How to Discipline an Autistic Child
Is it autism or just bad behavior?
Discipline is helping your child learn how to behave – as well as how not to behave. It works best when you have a warm and loving relationship with your child. Discipline and discipline strategies are positive. They’re built on talking and listening. They guide all children towards:
- Knowing what behavior is appropriate – whether it’s at home, a friend’s house, child care, preschool or school.
- Managing their own behavior and developing important skills like the ability to get along well with others, now and as they get older.
- Learning to understand, manage and express their feelings.
Autism vs tantrums
It’s important to determine if the behavior you are witnessing is a result of the autism, or if your child is in fact misbehaving. As you can imagine, this isn’t always an easy thing to do, but there are 2 tools you can use to make an accurate assessment.
ABC Behavior Chart
An ABC Chart is a direct observation tool used to collect information about a child’s behavior.
- Antecedent:”A” refers to the antecedent or the event or activity that immediately precedes a problem behavior.
- Behavior: “B” refers to observed behavior or the child’s response.
- Consequence: “C” refers to the consequence or the event that immediately follows a response.
The Iceberg Model
According to this theory model, the bad conducts or behaviors that we observe in our children are only the ‘tip’ of a much bigger iceberg. Since only about 10% of an iceberg is visible to the eye, it is theorized that the drivers of our child’s behaviors live beneath the surface and that we must find a way to see and understand these drivers before change can occur. Complementing this technique along with the ABC Behavior Chart helps us to discover what unleashes those behaviors and give us the insight to discover that 90% that might be causing our child’s behavior.
5 Discipline strategies for children with autism spectrum disorder Like all children, children with autism spectrum disorder (ASD) benefit from:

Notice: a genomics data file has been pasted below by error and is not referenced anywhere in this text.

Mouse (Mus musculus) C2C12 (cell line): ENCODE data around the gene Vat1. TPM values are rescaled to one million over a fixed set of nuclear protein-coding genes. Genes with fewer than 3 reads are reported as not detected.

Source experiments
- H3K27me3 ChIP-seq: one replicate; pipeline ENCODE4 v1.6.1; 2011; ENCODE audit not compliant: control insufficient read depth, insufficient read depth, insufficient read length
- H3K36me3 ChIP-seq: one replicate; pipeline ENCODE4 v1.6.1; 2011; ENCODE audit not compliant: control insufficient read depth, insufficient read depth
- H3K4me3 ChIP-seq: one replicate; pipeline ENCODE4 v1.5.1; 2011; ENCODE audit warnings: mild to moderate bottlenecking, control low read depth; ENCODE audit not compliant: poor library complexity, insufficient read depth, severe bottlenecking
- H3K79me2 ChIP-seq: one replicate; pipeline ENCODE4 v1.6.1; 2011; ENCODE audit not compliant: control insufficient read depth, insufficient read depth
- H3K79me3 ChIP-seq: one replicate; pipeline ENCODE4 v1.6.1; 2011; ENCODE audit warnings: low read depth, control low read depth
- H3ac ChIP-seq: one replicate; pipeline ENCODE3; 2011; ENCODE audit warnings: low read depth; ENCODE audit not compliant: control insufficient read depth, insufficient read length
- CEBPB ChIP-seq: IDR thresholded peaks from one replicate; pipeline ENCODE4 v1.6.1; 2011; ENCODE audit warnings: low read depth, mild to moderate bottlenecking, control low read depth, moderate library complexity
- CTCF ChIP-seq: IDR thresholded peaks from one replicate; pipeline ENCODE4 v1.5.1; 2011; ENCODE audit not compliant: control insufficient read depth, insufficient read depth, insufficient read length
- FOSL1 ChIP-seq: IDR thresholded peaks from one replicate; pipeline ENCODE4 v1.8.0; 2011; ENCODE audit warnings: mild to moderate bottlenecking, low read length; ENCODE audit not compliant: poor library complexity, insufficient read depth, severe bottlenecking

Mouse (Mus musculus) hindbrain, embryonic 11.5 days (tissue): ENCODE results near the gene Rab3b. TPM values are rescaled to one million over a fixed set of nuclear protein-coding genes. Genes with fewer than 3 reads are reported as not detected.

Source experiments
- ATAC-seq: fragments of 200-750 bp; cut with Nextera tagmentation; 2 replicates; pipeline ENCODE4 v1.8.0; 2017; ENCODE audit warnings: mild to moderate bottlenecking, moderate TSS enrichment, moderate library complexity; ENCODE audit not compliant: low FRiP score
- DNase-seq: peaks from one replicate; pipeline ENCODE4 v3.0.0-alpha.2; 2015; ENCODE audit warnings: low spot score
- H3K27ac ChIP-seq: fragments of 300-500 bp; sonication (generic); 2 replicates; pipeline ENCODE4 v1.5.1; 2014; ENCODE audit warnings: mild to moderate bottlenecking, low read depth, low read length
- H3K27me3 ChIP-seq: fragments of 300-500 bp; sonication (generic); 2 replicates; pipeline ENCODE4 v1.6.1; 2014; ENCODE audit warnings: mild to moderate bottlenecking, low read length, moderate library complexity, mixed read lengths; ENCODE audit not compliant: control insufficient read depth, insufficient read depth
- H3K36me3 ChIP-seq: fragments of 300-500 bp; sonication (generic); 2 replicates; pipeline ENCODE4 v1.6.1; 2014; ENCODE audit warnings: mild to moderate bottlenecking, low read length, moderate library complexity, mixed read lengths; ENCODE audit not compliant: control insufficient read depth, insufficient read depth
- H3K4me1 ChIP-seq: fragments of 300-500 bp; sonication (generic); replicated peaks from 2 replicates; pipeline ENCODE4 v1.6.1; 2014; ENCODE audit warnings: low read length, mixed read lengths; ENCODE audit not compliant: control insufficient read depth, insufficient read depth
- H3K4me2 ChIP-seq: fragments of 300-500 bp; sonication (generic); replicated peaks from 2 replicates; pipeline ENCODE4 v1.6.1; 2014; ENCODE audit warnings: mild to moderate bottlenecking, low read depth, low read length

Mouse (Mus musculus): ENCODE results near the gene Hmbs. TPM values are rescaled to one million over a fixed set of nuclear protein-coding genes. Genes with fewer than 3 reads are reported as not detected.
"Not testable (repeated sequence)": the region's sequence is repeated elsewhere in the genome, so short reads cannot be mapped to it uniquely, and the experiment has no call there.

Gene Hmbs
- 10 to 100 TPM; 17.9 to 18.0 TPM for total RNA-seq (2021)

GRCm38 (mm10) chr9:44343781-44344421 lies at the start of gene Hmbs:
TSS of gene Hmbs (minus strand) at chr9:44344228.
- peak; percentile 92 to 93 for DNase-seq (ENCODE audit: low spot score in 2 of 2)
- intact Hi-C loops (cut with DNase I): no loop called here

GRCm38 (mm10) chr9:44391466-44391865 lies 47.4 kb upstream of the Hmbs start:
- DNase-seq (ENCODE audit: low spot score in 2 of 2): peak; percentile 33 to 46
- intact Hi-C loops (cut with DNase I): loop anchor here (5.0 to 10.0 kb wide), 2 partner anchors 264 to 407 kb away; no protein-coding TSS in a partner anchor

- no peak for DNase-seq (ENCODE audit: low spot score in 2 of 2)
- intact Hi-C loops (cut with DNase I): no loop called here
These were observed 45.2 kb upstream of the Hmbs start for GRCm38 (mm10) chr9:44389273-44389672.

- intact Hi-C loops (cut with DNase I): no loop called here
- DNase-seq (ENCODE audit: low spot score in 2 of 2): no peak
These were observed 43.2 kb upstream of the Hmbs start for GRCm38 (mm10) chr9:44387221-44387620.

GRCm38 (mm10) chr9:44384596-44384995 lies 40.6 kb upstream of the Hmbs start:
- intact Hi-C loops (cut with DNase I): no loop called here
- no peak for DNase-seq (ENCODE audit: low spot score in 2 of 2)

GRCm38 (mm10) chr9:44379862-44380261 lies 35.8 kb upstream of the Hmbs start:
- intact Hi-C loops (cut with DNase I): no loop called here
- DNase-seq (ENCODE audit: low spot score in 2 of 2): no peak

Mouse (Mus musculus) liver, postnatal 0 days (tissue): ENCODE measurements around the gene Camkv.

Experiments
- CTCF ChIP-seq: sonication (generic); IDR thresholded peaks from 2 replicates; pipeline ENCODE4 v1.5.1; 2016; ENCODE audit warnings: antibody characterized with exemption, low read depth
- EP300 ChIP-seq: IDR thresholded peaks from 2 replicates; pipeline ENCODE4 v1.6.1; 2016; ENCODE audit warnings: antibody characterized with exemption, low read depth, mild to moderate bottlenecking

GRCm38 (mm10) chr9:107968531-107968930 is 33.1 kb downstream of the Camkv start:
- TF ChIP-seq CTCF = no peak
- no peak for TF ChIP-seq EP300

- praise and rewards for appropriate behavior.
- clear rules about behavior.
- consequences for inappropriate behavior.
These discipline strategies are explained below, along with some ways that you can change them to suit the development and understanding of your child with ASD.
Praise is when you tell your child what you like about his behavior. When your child gets praise for behaving well, he’s likely to want to keep behaving well. Descriptive praise is when you tell your child exactly what it is that you like. It’s best for encouraging good behavior – for example, ‘Thank you for staying calm when you didn’t win the game’.
Rules are positive statements that let children know how they’re expected to behave and what the limits are in your family. The rule might be that your child can’t play in the morning until she’s ready for school – for example, ‘First get ready, then have playtime’. You could use a visual support like a timer to show your child how long there is until you need to leave for school. When your child has finished getting ready she can play for the time left on the timer. If the timer has finished, there’s no time to play.
A consequence is something that happens after your child behaves in a particular way. Consequences can be positive or negative. Consequences are a good way to back up rules – that is, when your child breaks a rule, you give him a consequence. When you use consequences in the same way and for the same behavior every time, your child knows what to expect.
This means it’s good to plan consequences if you can. For example, if your child is fighting over a toy, you put the toy away for 10 minutes, or if your child swears she might lose TV time.
When you’re planning consequences, it’s best not to stop or reduce the time your child with ASD spends on his area of intense interest. Your child probably finds his interest calming, so stopping him from doing it could lead to more misbehavior. It’s best to use more positive consequences for good behavior than negative consequences for bad behavior. Praising your child or giving positive consequences for good behavior six times for every negative consequence is a good ratio.
Time-out can be a useful consequence if your child has hurt someone else, or destroyed something. It can give your child a chance to calm down away from the situation. Time-out involves taking your child away from interesting activities and not giving him attention for a short period of time.
Discipline doesn’t always – or even often – mean punishment. Punishment is giving your child a negative consequence when she breaks a rule or misbehaves. It’s a way of letting your child know that her behavior isn’t acceptable. For example, your child might use a toy in a dangerous way, like throwing it. The punishment might be that you take away the toy for a set amount of time. It can help to show your child with a visual timer for how long the punishment will last.
REMEMBER physical punishment – for example, smacking – doesn’t teach children how to behave. And it can hurt your child.
At World Stem Cell Clinic, we believe that that having an informed parent –in an effort to empower him and his family– is the only way to for us to deliver optimal healthcare. Visit our website to find out more about our services and let us be part of your journey. You are not alone!